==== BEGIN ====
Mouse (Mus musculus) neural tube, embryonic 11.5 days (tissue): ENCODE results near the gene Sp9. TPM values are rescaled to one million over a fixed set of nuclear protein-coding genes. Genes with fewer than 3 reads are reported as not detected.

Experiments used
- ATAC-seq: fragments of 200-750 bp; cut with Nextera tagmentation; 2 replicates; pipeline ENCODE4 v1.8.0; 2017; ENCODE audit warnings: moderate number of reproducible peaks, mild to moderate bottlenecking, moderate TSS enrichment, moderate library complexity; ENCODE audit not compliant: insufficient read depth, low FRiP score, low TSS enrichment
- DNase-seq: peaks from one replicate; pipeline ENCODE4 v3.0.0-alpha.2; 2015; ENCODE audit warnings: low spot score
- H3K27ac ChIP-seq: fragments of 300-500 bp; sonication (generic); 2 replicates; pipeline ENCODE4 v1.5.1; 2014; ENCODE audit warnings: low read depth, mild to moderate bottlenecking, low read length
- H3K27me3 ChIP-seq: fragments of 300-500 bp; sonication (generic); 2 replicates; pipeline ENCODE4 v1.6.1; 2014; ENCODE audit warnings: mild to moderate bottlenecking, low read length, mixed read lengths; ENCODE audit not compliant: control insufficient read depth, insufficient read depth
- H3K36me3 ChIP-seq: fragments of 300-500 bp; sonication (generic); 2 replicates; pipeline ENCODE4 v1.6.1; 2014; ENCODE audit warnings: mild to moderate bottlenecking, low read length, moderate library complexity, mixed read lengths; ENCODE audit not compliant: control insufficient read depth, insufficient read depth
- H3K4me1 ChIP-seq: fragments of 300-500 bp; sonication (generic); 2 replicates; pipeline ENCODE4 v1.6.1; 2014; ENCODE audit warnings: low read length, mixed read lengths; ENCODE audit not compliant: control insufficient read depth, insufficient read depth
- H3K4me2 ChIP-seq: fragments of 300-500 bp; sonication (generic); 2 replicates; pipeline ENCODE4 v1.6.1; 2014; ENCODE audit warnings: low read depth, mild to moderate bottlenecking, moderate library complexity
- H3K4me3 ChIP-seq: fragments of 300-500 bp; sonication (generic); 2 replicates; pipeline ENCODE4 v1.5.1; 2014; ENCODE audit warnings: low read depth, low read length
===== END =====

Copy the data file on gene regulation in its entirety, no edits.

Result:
Mouse (Mus musculus) neural tube, embryonic 11.5 days (tissue): ENCODE results near the gene Sp9. TPM values are rescaled to one million over a fixed set of nuclear protein-coding genes. Genes with fewer than 3 reads are reported as not detected.

Experiments used
- ATAC-seq: fragments of 200-750 bp; cut with Nextera tagmentation; 2 replicates; pipeline ENCODE4 v1.8.0; 2017; ENCODE audit warnings: moderate number of reproducible peaks, mild to moderate bottlenecking, moderate TSS enrichment, moderate library complexity; ENCODE audit not compliant: insufficient read depth, low FRiP score, low TSS enrichment
- DNase-seq: peaks from one replicate; pipeline ENCODE4 v3.0.0-alpha.2; 2015; ENCODE audit warnings: low spot score
- H3K27ac ChIP-seq: fragments of 300-500 bp; sonication (generic); 2 replicates; pipeline ENCODE4 v1.5.1; 2014; ENCODE audit warnings: low read depth, mild to moderate bottlenecking, low read length
- H3K27me3 ChIP-seq: fragments of 300-500 bp; sonication (generic); 2 replicates; pipeline ENCODE4 v1.6.1; 2014; ENCODE audit warnings: mild to moderate bottlenecking, low read length, mixed read lengths; ENCODE audit not compliant: control insufficient read depth, insufficient read depth
- H3K36me3 ChIP-seq: fragments of 300-500 bp; sonication (generic); 2 replicates; pipeline ENCODE4 v1.6.1; 2014; ENCODE audit warnings: mild to moderate bottlenecking, low read length, moderate library complexity, mixed read lengths; ENCODE audit not compliant: control insufficient read depth, insufficient read depth
- H3K4me1 ChIP-seq: fragments of 300-500 bp; sonication (generic); 2 replicates; pipeline ENCODE4 v1.6.1; 2014; ENCODE audit warnings: low read length, mixed read lengths; ENCODE audit not compliant: control insufficient read depth, insufficient read depth
- H3K4me2 ChIP-seq: fragments of 300-500 bp; sonication (generic); 2 replicates; pipeline ENCODE4 v1.6.1; 2014; ENCODE audit warnings: low read depth, mild to moderate bottlenecking, moderate library complexity
- H3K4me3 ChIP-seq: fragments of 300-500 bp; sonication (generic); 2 replicates; pipeline ENCODE4 v1.5.1; 2014; ENCODE audit warnings: low read depth, low read length